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A World Heritage Site, Stonehenge and its surrounding prehistoric monuments remain powerful witnesses to the people of the Neolithic and Bronze Ages who created them.
Stonehenge has inspired people to study and interpret it for centuries, yet many questions remain to be answered – about who built it, when, and why. Find out about its archaeology and history here.
Read a full history of one of the world’s most famous prehistoric monuments, from its origins about 5,000 years ago to the 21st century.
Use this timeline to see the key stages in Stonehenge’s history at a glance, from the earliest monuments to the present day.
Stonehenge is a masterpiece of engineering. How did Neolithic people build it using only the simple tools and technologies available to them?
Many theories have been put forward over the years about the purpose of Stonehenge. What does the evidence suggest that it may have been used for?
Stonehenge is a unique prehistoric monument, lying at the centre of an outstandingly rich archaeological landscape. It is an extraordinary source for the study of prehistory.
Take an interactive tour of Stonehenge with this 360 degree view from inside the stones, which explores the monument’s key features.
Use these interactive images to discover what the landscape around Stonehenge has looked like from before the monument was built to the present day.
Explore this interactive map created by Historic England to find out about the latest in-depth research into the Stonehenge World Heritage Site landscape.
Hundreds of prehistoric objects from the Stonehenge World Heritage Site are on display at the visitor centre. You can explore ten of them here in detail.
This image gallery explores the story of how the landscape around Stonehenge and its communities were changed by the First World War.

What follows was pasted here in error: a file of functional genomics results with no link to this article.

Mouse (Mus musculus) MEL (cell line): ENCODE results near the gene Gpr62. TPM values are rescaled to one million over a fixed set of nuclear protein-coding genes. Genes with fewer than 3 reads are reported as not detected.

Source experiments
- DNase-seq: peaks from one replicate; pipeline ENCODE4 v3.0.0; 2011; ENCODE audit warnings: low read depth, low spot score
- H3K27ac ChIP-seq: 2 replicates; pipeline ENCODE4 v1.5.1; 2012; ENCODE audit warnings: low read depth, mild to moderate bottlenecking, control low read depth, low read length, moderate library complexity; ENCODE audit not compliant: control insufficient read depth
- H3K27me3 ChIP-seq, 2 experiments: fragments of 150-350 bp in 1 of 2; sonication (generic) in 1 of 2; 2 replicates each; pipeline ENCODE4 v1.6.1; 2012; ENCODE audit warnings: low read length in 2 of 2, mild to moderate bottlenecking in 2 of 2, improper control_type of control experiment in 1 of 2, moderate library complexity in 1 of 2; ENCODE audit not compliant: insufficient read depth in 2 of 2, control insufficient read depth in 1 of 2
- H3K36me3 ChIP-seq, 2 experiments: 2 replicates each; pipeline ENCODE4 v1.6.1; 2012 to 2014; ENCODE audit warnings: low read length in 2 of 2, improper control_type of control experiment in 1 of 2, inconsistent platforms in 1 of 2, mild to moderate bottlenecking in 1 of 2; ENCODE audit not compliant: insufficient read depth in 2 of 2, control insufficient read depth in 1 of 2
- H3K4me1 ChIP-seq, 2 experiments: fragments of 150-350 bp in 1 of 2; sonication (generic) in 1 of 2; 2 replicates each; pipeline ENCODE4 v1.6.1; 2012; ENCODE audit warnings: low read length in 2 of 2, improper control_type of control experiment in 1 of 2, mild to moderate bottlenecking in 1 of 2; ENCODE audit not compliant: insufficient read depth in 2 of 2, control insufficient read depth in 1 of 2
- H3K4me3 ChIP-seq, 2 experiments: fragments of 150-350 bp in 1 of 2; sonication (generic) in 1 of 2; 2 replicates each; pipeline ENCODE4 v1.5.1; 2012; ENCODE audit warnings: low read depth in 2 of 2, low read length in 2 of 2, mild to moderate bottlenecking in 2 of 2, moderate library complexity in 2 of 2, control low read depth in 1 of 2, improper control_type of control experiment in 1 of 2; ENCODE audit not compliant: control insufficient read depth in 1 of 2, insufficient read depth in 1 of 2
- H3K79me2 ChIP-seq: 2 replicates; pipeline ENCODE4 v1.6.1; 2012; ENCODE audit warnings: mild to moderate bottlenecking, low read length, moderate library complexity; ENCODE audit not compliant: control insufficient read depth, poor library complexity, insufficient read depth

Explore the changing ways in which Stonehenge has been experienced by its many visitors, and its status as a worldwide icon, through historical souvenirs, guidebooks, postcards and photographs.
At the time of Stonehenge, people connected with others and with the world around them by making and sharing objects. Explore the story of these connections.
Find out what the people who built and used Stonehenge ate, how they cooked and served their food, and the cutting-edge science behind these discoveries.
Our understanding of Stonehenge is constantly changing as excavations and modern scientific techniques yield more information. Read a summary of both past and recent research.
Since coming into the care of the Ministry of Works in 1918, Stonehenge has had several phases of work to protect it. Find out more about the conservation work undertaken by English Heritage.
As they travel from the visitor centre to the stones, few of today’s visitors to Stonehenge realise they are crossing the site of a First World War airfield. Find out more.
We look at some of the archaeologists who have contributed to our understanding of Stonehenge, from the 17th century to the present day.
How the drive to save the Stonehenge landscape in the 1920s inspired five young women to form a mysterious band who battled to save England’s threatened buildings and landscapes.
Download this PDF plan to see the phases of the building of Stonehenge, from the first earthwork to the arrangement of the bluestones.
The guidebook includes a tour and history of the site and its remarkable landscape, with many reconstruction drawings, historic images, maps and plans.
England’s prehistoric monuments span almost four millennia. Discover what they were used for, how and when they were built, and where to find them.
Delve into our history pages to discover more about our sites, how they have changed over time, and who made them what they are today.